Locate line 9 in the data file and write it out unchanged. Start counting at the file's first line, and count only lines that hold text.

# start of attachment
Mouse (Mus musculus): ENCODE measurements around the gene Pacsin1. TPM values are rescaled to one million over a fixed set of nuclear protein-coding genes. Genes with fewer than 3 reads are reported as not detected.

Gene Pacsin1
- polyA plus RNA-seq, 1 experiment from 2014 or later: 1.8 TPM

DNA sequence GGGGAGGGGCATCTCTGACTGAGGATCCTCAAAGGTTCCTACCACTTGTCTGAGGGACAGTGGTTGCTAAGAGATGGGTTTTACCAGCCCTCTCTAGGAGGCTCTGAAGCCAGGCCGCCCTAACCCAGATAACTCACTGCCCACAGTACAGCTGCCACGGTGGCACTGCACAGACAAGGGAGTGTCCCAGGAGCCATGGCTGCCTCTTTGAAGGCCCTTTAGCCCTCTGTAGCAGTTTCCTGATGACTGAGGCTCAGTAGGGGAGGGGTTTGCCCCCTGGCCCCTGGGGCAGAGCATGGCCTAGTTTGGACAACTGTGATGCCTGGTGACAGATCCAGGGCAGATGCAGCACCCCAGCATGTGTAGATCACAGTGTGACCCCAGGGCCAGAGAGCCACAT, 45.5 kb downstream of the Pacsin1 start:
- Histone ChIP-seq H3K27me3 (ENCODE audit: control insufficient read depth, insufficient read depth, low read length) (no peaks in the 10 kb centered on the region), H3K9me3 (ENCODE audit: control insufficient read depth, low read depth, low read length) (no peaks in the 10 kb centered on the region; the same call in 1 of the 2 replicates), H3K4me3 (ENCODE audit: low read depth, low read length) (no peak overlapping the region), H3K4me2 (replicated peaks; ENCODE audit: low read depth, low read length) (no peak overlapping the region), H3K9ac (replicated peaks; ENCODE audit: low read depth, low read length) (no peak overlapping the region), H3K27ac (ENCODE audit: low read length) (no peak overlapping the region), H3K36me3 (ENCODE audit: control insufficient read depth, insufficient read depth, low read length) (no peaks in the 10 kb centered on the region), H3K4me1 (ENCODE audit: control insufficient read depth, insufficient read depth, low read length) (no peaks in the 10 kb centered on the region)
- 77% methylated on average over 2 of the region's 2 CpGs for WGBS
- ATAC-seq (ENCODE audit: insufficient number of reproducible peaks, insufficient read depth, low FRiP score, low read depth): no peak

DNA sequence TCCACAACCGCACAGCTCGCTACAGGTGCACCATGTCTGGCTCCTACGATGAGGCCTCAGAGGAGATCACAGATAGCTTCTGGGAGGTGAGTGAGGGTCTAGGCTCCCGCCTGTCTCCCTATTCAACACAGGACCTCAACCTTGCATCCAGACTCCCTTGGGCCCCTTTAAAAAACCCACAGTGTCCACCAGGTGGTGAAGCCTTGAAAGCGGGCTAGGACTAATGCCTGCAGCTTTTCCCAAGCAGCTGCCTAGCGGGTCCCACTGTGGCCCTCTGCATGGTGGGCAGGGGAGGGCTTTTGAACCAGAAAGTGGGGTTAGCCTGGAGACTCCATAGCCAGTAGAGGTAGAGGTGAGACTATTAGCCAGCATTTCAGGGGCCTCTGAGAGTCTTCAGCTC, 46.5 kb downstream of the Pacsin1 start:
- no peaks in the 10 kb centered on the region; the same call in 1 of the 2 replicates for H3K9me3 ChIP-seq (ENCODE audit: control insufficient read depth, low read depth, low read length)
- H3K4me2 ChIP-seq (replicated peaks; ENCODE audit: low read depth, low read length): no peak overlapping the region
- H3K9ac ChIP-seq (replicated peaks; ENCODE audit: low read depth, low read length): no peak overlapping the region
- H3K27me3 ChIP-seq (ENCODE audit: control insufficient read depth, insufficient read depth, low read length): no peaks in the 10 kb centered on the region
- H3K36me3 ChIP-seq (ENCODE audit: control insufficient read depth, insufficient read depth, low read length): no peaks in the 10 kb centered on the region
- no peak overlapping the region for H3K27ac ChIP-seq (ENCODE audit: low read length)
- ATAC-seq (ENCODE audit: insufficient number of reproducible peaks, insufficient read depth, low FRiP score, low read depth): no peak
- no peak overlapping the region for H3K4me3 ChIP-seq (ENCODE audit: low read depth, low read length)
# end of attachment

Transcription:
- no peaks in the 10 kb centered on the region; the same call in 1 of the 2 replicates for H3K9me3 ChIP-seq (ENCODE audit: control insufficient read depth, low read depth, low read length)